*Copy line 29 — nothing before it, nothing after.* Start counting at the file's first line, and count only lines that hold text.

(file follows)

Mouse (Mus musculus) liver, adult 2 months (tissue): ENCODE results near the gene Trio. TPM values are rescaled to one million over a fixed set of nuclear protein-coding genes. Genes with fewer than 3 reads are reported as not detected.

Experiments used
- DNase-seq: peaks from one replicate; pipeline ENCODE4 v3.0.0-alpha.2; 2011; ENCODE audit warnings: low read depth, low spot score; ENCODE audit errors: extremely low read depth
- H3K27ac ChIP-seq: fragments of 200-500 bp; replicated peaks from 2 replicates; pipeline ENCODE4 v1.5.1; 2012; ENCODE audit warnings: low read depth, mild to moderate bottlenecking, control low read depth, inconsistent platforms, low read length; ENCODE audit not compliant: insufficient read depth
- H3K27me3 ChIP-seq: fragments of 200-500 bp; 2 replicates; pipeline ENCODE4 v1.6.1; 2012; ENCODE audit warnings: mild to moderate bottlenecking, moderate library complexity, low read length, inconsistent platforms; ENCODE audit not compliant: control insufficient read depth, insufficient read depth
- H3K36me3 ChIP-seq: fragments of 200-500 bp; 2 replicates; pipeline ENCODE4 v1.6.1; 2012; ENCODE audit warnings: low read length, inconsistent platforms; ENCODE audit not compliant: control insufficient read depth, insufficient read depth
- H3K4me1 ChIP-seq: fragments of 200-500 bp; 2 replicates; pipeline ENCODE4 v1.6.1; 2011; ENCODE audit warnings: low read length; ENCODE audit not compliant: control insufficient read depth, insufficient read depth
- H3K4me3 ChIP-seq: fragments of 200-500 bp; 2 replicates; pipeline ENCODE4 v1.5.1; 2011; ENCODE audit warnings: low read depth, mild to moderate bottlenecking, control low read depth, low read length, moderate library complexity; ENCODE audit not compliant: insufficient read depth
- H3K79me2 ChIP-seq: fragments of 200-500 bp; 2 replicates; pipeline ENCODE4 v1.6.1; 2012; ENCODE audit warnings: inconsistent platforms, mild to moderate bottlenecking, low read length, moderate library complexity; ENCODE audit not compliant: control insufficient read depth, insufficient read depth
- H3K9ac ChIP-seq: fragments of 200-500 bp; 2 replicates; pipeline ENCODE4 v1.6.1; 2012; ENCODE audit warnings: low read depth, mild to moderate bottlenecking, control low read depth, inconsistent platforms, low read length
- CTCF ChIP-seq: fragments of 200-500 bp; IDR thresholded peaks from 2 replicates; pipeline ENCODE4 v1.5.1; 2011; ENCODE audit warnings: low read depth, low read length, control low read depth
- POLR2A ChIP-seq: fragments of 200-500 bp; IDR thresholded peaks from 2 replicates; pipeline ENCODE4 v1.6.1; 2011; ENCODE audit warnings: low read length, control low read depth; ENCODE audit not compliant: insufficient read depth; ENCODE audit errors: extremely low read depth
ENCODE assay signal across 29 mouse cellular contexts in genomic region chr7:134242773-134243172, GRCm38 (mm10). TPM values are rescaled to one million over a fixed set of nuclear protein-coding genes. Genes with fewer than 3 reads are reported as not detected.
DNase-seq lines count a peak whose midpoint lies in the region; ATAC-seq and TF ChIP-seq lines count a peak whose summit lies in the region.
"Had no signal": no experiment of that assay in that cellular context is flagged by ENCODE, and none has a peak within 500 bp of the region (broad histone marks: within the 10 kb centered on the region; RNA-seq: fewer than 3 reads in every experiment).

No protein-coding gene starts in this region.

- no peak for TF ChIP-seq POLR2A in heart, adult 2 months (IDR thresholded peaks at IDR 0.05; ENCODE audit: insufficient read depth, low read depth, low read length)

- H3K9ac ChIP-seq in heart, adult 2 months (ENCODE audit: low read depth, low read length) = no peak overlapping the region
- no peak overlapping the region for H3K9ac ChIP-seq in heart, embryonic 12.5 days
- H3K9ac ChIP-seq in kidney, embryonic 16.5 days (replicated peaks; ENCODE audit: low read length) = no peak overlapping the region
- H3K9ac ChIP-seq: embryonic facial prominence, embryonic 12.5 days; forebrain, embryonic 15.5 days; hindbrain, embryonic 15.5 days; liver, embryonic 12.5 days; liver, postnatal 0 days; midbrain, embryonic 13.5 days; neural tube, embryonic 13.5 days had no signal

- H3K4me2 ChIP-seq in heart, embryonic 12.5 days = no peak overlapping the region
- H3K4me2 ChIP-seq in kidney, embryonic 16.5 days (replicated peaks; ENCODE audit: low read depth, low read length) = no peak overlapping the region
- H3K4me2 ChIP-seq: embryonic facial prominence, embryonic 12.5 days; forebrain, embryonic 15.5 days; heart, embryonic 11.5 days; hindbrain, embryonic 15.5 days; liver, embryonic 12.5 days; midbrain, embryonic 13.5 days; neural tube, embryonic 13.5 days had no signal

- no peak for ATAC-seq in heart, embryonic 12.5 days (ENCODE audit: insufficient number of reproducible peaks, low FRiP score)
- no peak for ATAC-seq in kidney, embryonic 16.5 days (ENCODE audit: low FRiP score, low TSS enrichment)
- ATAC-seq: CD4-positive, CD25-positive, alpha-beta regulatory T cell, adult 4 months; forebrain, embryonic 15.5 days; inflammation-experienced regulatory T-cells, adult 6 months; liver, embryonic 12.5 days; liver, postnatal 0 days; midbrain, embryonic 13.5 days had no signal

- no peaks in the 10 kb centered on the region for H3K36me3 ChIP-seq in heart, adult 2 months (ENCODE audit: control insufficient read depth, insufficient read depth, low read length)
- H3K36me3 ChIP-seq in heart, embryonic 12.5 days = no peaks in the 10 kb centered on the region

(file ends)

- H3K36me3 ChIP-seq in heart, embryonic 12.5 days = no peaks in the 10 kb centered on the region